Luckily this new job is much more aligned to my goals and wants me to do what I love doing the best. Plus my traveling for speaking, etc, is better suited for this job too. I’ve been talking with them for a few months about working together, so it was serendipity that they needed me when I had some time free.

If you’re curious, the company is AboutOne, an online family management system. If you are interested in the beta version of the new product, feel free to sign up here and we’ll let you know when it’s released.

And that ends today’s commercial.

So now I have three main clients; I write two posts a day for MomCrunch, I give SEER ten hours a week, and AboutOne gets twenty hours a week. Plus I have a handful of other as-needed clients, some additional freelance writing gigs, and my own blog, etc.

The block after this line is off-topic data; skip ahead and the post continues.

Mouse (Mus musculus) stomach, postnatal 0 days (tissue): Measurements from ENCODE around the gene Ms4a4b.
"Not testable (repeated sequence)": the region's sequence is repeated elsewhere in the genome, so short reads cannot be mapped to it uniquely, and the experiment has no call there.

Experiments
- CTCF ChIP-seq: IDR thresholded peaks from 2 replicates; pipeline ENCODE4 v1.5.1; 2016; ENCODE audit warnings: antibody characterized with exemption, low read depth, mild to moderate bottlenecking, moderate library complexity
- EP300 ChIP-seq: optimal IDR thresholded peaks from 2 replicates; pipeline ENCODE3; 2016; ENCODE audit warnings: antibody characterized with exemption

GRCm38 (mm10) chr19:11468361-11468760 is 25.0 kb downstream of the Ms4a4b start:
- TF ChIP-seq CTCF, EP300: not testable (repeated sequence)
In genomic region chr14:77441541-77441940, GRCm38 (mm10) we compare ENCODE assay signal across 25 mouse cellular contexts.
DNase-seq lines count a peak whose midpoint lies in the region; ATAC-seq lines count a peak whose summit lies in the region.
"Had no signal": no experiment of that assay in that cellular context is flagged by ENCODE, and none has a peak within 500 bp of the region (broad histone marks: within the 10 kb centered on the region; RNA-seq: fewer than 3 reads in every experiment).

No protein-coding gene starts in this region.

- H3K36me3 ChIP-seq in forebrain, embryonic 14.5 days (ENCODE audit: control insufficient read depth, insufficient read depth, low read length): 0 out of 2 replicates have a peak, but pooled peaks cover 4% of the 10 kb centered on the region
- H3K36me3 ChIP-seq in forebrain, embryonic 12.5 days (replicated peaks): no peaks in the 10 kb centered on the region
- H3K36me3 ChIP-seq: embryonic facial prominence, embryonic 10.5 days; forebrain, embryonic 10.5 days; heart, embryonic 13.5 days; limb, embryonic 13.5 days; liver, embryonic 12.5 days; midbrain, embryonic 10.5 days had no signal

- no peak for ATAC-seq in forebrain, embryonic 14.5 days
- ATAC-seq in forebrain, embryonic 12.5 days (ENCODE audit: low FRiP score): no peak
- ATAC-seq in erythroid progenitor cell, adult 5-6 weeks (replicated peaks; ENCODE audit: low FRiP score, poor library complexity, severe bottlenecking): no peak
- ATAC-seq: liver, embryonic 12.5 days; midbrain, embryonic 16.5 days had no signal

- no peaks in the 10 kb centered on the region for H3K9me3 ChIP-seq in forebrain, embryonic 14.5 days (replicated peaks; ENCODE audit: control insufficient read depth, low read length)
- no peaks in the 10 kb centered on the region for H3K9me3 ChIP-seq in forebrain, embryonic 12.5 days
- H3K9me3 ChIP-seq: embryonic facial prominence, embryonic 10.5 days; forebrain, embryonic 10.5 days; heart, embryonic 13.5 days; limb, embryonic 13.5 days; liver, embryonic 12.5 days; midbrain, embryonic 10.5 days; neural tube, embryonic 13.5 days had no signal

This is good though. I’m happy, overall. Busy, but happy.


Tori is growing and changing so quickly I’m terrified I’m going to miss something, lose a moment with her. I need to start writing letters to her again because my GOD she’s amazing. Her behavior has improved dramatically, not counting her incessant need to dawdle in the morning as we’re trying to get her to school – the number of times I say “BRUSH YOUR TEETH” on an average morning is astronomical – but generally she listens, she cleans up her room when I ask, and she charms the pants off anyone that’s around her for more than an hour or two.